Fort Hill is an ancient place. At first, as you ascend the hill,
you look down and across a lovely, sloping meadow capped by a sky that looms
over the Atlantic, registering the slightest weather change. That would almost
be enough. But then, when you reach the top of the hill, what you see is a view
that will draw you to this place every day for the rest of your life, if you’re
inclined that way. It’s a view that’s been stored in my head for decades. I’ve
been painting it in my mind, and I’ve been painting it for real all year, in
all seasons, at all times of day.
There’s a human history to the place. Indians were
involved. Captain Penniman built his mansion right at the base of the hill, so somehow
sea-captains were involved too. And settlers who must have built the antique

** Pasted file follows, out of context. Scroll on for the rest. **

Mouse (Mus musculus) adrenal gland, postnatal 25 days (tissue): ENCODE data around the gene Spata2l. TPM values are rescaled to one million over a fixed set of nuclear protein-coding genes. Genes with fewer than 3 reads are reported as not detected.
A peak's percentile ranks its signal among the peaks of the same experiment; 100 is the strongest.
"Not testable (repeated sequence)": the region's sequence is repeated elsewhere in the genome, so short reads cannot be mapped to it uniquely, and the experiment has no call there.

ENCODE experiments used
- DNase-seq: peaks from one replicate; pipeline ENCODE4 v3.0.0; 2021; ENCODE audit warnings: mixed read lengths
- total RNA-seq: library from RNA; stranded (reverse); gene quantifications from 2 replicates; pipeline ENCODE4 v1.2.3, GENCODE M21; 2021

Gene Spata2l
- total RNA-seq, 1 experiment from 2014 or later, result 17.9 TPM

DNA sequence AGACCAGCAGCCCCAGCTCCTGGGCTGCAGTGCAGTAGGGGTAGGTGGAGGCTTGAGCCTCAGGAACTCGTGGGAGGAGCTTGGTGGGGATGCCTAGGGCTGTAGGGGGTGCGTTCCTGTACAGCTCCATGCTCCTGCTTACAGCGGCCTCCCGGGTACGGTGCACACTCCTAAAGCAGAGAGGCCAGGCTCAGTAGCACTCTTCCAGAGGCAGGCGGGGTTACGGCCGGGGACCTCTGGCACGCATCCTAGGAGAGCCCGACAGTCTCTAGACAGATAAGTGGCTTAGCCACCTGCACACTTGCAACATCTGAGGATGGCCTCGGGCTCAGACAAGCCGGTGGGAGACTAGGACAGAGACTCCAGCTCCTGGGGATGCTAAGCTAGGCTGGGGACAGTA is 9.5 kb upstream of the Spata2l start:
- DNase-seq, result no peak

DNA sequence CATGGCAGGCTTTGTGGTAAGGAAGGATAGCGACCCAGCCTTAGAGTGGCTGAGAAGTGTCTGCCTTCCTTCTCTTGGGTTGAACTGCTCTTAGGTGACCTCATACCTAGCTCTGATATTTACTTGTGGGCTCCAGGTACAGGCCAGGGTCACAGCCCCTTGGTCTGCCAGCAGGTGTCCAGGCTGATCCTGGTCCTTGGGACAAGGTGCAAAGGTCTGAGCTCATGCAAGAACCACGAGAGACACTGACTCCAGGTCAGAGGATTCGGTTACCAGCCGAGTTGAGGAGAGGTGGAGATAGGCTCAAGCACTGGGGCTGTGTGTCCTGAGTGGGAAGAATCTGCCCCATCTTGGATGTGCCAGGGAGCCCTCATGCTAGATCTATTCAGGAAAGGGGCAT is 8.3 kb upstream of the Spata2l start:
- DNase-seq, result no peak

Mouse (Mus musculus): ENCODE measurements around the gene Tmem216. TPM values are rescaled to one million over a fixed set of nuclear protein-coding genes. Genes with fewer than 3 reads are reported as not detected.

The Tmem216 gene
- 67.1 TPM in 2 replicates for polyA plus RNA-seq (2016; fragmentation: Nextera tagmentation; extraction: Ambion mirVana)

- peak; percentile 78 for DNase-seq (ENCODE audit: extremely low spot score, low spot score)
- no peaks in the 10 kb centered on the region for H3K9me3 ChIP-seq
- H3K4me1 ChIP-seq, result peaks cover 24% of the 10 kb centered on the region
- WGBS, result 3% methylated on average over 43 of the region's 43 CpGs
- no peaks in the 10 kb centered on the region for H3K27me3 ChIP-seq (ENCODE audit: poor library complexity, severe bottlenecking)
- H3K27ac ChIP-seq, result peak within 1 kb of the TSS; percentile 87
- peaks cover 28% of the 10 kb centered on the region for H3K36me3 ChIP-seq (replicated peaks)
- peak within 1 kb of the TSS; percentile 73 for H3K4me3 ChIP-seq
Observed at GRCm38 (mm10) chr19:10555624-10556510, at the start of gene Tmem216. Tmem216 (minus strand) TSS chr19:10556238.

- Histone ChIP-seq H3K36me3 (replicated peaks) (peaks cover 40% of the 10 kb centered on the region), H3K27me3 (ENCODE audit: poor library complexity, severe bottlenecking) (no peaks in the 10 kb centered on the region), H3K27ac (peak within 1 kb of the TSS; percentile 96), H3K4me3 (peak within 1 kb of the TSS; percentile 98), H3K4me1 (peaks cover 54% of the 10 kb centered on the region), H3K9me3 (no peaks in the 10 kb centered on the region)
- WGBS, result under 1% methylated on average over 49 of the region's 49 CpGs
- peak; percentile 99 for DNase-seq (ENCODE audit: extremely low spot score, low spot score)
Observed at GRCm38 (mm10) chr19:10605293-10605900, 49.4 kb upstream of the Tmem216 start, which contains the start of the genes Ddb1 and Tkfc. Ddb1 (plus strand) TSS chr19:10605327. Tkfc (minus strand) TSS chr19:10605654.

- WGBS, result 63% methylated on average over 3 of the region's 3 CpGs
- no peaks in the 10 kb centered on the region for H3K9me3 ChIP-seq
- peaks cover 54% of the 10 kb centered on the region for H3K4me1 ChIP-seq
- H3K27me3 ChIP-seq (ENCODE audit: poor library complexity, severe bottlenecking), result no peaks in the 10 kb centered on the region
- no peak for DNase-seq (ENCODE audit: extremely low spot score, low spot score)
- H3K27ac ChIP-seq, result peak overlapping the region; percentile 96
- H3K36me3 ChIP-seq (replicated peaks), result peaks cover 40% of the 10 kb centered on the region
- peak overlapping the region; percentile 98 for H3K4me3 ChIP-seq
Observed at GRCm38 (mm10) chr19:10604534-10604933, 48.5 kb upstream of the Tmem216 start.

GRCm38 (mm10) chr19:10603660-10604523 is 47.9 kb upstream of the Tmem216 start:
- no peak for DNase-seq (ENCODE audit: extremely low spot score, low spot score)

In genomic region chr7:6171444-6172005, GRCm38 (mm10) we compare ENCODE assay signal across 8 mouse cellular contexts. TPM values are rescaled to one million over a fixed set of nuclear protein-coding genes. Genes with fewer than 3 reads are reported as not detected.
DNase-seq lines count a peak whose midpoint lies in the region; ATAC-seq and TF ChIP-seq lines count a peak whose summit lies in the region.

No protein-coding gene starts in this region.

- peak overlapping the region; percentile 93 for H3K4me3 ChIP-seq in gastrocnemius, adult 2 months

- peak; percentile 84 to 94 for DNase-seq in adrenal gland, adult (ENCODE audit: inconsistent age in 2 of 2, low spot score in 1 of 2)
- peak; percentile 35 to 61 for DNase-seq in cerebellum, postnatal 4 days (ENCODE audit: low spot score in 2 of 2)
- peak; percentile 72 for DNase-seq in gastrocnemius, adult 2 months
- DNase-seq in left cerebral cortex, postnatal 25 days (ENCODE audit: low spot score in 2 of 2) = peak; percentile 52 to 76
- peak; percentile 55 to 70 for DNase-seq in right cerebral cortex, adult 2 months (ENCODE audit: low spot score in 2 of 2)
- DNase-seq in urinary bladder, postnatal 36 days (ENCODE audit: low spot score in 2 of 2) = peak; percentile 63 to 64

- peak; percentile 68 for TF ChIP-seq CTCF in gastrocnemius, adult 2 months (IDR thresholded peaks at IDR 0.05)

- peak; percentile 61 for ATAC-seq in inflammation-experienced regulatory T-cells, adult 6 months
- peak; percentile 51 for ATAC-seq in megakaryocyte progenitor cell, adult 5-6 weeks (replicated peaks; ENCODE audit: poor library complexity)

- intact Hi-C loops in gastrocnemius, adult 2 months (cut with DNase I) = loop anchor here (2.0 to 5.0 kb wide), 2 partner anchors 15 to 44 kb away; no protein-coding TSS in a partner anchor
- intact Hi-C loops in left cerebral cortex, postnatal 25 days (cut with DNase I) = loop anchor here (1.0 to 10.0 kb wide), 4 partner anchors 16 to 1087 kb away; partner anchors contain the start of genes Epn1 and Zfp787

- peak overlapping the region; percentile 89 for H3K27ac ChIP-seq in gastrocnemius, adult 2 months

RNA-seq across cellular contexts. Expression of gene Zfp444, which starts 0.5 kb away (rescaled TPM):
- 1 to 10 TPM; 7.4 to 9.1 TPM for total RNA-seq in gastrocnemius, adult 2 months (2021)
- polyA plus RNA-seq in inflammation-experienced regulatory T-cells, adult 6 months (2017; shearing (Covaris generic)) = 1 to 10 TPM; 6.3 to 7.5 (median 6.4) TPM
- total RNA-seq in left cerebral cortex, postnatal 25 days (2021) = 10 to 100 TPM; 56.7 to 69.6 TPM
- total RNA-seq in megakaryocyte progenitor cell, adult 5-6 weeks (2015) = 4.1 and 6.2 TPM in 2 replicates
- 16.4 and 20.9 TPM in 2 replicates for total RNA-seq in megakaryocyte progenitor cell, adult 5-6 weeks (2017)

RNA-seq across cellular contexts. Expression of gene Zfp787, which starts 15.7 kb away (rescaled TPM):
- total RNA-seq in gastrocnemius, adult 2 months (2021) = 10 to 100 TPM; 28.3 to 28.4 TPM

cape-style houses along Governor Prence Road. It could be that some sort of
early hominids were involved, but I don’t know about that. It just seems
imaginable. The place is haunted.
The human history of Fort Hill is important mostly
because, thanks to a lot of bureaucratic interference and brilliant foresight, I’m
able to see it through those ancient eyes. Because this is one place on the
Cape, one of several in the bounty of Eastham, where it’s possible to know a
place in almost the same way our ancestors knew it.
Fort Hill is sublime.